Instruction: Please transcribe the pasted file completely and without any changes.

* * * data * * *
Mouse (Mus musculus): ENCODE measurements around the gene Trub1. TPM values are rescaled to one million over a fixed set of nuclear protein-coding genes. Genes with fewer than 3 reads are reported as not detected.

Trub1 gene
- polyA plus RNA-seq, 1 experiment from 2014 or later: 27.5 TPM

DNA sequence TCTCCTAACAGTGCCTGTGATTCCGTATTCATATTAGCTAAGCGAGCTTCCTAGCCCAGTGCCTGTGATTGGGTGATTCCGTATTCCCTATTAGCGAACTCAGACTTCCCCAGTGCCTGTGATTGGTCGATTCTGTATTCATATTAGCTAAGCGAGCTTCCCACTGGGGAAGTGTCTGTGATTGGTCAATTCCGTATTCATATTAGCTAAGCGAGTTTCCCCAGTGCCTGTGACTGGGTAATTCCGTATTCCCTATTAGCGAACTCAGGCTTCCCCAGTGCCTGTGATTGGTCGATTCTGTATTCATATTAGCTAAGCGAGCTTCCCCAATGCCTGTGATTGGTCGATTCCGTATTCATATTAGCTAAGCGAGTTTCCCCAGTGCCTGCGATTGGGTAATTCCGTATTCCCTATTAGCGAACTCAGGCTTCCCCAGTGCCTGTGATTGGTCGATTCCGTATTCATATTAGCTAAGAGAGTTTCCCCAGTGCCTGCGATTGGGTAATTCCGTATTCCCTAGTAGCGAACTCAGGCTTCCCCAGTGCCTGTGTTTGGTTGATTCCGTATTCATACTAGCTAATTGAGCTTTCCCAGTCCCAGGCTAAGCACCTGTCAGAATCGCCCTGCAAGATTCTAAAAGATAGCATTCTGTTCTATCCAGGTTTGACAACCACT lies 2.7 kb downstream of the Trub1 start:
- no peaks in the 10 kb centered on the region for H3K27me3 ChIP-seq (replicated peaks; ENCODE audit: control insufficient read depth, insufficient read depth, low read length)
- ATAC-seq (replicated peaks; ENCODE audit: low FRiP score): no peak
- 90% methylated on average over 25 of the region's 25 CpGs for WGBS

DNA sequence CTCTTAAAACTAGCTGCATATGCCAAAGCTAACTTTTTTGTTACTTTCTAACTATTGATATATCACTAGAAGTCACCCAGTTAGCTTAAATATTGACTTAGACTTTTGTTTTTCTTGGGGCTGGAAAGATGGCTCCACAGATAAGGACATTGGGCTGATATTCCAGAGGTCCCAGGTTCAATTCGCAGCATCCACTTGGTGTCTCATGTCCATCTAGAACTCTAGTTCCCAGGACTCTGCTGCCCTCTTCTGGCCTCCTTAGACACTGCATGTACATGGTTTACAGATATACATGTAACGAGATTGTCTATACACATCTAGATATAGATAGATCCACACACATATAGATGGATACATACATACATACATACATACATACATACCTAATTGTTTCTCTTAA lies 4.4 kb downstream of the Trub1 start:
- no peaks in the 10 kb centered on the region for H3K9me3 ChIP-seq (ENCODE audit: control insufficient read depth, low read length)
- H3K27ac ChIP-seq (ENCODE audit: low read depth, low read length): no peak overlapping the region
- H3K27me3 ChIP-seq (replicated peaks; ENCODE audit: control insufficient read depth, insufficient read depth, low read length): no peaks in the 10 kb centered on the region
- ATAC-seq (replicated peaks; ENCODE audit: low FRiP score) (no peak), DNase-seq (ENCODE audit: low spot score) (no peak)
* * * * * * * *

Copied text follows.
Mouse (Mus musculus): ENCODE measurements around the gene Trub1. TPM values are rescaled to one million over a fixed set of nuclear protein-coding genes. Genes with fewer than 3 reads are reported as not detected.

Trub1 gene
- polyA plus RNA-seq, 1 experiment from 2014 or later: 27.5 TPM

DNA sequence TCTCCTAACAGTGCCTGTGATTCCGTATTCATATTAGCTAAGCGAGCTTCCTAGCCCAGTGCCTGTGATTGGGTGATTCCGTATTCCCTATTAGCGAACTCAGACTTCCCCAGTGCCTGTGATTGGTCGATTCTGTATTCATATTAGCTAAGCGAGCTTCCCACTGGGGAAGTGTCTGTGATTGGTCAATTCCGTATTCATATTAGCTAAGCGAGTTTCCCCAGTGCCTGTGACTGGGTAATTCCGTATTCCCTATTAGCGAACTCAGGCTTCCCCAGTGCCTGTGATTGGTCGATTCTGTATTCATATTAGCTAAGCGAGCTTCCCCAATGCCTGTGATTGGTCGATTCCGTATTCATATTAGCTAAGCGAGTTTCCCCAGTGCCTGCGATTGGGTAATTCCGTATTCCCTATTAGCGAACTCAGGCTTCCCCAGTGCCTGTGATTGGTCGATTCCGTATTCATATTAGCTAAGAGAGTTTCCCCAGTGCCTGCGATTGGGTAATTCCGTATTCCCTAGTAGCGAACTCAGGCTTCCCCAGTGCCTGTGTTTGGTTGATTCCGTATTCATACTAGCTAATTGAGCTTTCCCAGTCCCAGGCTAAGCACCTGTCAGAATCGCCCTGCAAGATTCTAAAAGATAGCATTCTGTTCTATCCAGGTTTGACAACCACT lies 2.7 kb downstream of the Trub1 start:
- no peaks in the 10 kb centered on the region for H3K27me3 ChIP-seq (replicated peaks; ENCODE audit: control insufficient read depth, insufficient read depth, low read length)
- ATAC-seq (replicated peaks; ENCODE audit: low FRiP score): no peak
- 90% methylated on average over 25 of the region's 25 CpGs for WGBS

DNA sequence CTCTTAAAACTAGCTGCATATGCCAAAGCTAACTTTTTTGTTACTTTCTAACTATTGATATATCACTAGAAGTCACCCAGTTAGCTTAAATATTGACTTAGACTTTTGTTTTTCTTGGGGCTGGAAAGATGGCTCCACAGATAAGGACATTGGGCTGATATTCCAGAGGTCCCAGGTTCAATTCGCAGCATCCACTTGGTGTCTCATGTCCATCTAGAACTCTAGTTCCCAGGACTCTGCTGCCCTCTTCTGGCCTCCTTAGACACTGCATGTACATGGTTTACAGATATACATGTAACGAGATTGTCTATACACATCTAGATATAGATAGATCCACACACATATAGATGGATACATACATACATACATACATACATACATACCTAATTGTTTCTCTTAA lies 4.4 kb downstream of the Trub1 start:
- no peaks in the 10 kb centered on the region for H3K9me3 ChIP-seq (ENCODE audit: control insufficient read depth, low read length)
- H3K27ac ChIP-seq (ENCODE audit: low read depth, low read length): no peak overlapping the region
- H3K27me3 ChIP-seq (replicated peaks; ENCODE audit: control insufficient read depth, insufficient read depth, low read length): no peaks in the 10 kb centered on the region
- ATAC-seq (replicated peaks; ENCODE audit: low FRiP score) (no peak), DNase-seq (ENCODE audit: low spot score) (no peak)